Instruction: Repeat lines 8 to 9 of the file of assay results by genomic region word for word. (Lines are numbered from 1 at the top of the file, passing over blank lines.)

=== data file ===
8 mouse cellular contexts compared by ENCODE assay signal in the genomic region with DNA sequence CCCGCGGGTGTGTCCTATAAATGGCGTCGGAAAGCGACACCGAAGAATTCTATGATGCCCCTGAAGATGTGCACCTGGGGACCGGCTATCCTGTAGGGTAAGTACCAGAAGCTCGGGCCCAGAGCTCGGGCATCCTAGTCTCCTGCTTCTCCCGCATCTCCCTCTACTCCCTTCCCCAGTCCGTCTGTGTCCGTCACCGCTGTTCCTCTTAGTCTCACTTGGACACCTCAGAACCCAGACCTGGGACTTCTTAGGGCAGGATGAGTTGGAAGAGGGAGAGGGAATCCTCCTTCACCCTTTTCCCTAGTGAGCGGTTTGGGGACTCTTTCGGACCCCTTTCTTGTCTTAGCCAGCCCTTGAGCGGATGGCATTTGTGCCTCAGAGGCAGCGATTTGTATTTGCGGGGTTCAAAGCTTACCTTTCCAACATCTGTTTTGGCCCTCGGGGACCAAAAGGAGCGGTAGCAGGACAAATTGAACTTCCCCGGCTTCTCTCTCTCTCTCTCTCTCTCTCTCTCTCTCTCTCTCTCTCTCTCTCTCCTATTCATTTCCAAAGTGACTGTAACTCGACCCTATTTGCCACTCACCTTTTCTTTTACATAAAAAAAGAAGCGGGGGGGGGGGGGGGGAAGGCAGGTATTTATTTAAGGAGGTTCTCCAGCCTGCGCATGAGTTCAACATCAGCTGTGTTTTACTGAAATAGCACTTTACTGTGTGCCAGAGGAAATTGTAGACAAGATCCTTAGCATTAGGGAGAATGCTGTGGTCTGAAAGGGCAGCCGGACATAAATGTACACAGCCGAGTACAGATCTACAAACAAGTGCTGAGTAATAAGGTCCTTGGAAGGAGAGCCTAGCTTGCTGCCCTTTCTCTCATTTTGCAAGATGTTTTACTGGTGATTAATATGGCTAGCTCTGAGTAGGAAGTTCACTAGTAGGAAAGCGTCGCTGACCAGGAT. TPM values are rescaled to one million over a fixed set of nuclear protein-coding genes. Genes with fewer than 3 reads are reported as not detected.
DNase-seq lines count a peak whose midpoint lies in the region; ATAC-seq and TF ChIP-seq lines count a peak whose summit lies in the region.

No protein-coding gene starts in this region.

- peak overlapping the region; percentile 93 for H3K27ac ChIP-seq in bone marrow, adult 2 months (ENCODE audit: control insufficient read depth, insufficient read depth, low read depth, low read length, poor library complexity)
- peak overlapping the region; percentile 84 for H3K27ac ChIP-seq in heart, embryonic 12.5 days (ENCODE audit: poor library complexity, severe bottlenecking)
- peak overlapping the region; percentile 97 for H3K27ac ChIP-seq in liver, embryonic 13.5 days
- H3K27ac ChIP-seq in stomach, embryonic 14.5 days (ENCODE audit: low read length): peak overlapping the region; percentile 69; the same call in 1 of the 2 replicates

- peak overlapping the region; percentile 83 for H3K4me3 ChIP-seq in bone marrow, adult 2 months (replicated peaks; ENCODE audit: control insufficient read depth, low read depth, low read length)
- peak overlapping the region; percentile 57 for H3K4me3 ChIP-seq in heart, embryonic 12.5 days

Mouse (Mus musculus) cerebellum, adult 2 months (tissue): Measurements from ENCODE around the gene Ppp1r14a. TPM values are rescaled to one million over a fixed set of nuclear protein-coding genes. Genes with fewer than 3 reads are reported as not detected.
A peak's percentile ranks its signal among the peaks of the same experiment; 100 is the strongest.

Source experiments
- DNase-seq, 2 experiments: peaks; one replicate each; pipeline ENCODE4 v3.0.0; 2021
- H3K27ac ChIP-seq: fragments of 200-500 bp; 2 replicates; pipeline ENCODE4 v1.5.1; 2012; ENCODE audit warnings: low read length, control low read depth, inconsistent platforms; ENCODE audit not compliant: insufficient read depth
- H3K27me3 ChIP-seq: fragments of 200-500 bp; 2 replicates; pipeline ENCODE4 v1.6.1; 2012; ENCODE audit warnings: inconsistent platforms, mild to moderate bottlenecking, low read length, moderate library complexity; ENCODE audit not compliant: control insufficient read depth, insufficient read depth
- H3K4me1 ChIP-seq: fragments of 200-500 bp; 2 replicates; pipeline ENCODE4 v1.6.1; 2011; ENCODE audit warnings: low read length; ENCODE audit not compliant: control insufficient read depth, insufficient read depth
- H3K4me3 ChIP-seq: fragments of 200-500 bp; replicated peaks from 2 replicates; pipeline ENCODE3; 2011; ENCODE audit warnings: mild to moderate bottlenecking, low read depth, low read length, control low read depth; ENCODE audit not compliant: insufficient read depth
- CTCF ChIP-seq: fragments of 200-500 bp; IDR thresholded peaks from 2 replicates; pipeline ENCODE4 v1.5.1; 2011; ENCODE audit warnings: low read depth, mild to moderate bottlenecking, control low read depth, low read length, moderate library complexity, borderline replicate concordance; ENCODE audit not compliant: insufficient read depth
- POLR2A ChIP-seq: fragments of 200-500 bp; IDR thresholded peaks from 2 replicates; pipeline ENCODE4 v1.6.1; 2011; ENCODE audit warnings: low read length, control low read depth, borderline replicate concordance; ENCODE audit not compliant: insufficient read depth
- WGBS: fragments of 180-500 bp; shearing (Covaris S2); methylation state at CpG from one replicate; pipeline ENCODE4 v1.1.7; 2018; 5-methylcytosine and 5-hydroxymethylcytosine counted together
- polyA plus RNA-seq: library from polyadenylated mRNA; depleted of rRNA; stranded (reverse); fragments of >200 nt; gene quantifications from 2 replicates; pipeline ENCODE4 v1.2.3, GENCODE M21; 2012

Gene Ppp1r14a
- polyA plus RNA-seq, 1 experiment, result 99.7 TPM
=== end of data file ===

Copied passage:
- peak overlapping the region; percentile 83 for H3K4me3 ChIP-seq in bone marrow, adult 2 months (replicated peaks; ENCODE audit: control insufficient read depth, low read depth, low read length)
- peak overlapping the region; percentile 57 for H3K4me3 ChIP-seq in heart, embryonic 12.5 days